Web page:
Looking forward to Huawei’s own operating system? It is now officially known as HarmonyOS to anyone outside of China, but otherwise still called Hongmeng in its homeland.
Huawei’s consumer business group CEO Richard Yu has announced HarmonyOS at the Huawei Developer Conference in China today, citing that the operating system is “completely different from Android and iOS” due to its ability to work across different form of devices, which is also probably how the operating system got its name.
“You can develop your apps once, then flexibly deploy the across a range of different devices,” quoted Richard Yu. Such development methodology isn’t new to be honest, Microsoft has done something similar with Windows Phone back then with the Universal Windows Platform Bridge (UWP), Google has its own experimental Fuschia operating system.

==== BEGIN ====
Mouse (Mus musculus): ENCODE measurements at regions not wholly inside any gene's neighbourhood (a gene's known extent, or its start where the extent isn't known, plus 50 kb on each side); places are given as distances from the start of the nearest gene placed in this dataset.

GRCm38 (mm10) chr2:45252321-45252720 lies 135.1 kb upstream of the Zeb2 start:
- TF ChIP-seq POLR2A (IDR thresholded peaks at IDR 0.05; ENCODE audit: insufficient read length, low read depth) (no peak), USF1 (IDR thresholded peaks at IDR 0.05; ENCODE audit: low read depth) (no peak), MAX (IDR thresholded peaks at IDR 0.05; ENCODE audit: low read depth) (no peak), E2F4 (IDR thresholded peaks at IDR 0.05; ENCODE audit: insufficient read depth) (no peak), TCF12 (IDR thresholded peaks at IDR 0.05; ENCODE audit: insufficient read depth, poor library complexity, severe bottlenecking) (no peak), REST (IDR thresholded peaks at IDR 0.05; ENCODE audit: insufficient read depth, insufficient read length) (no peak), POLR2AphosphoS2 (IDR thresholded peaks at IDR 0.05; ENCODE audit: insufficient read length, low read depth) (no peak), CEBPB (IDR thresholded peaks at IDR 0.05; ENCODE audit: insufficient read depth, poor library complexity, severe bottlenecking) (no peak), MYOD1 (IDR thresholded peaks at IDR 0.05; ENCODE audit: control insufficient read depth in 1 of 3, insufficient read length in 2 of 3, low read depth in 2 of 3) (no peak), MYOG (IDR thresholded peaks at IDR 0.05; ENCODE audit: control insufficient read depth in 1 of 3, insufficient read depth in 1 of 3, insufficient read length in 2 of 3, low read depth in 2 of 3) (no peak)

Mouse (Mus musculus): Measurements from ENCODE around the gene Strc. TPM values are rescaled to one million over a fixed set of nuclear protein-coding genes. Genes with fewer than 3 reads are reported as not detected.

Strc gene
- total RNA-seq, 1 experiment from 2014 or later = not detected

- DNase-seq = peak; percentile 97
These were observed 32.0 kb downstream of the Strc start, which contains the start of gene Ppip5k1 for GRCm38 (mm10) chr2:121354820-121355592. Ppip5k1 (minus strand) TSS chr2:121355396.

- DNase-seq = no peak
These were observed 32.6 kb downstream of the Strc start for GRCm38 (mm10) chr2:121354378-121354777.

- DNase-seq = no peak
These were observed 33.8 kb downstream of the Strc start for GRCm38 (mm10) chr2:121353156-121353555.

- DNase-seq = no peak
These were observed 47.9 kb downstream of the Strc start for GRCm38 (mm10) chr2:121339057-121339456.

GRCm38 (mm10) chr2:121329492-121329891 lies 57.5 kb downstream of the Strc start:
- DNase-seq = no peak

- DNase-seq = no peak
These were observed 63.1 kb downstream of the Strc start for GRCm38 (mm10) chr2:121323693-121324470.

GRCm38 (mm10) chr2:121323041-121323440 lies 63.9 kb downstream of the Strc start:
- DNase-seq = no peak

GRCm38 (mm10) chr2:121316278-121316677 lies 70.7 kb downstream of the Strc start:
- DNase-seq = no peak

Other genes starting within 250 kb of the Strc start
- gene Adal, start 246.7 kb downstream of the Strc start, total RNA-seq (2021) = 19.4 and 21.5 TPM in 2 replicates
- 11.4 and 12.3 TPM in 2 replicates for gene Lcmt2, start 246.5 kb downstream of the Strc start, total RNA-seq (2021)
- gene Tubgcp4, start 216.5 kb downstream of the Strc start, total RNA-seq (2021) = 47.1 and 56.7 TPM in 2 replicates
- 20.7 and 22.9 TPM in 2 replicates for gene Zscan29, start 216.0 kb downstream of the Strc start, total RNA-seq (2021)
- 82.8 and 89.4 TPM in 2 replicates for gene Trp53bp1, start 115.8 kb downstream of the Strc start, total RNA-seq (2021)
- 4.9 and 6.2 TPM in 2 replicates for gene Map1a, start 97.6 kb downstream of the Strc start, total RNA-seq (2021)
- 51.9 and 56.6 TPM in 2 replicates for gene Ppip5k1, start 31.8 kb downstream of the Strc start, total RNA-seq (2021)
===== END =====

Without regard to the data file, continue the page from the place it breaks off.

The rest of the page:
No devices were announced to come preloaded with the operating system, the upcoming Huawei Mate 30 series will still continue to run Android, it could be possible that Huawei might be treating it like Samsung’s Tizen OS, since it is also based on Linux and the company could well take advantage of to build its AI efforts with the Kirin chipset.
According to the development roadmap, the company hasn’t mentioned plans for HarmonyOS to be on smartphones for the next few years, but what’s interesting is that it will somehow make HarmonyOS to work on PCs, which we assume it to be commercial devices rather than the typical x86 computers we are using right now.
Like I said in my previous editorial, I do encourage Huawei to build its own operating system despite the US government easing its restrictions on the company, but the company certainly has a long way to go to gather developer support to build apps for its ecosystem, and it just needs to do it correctly.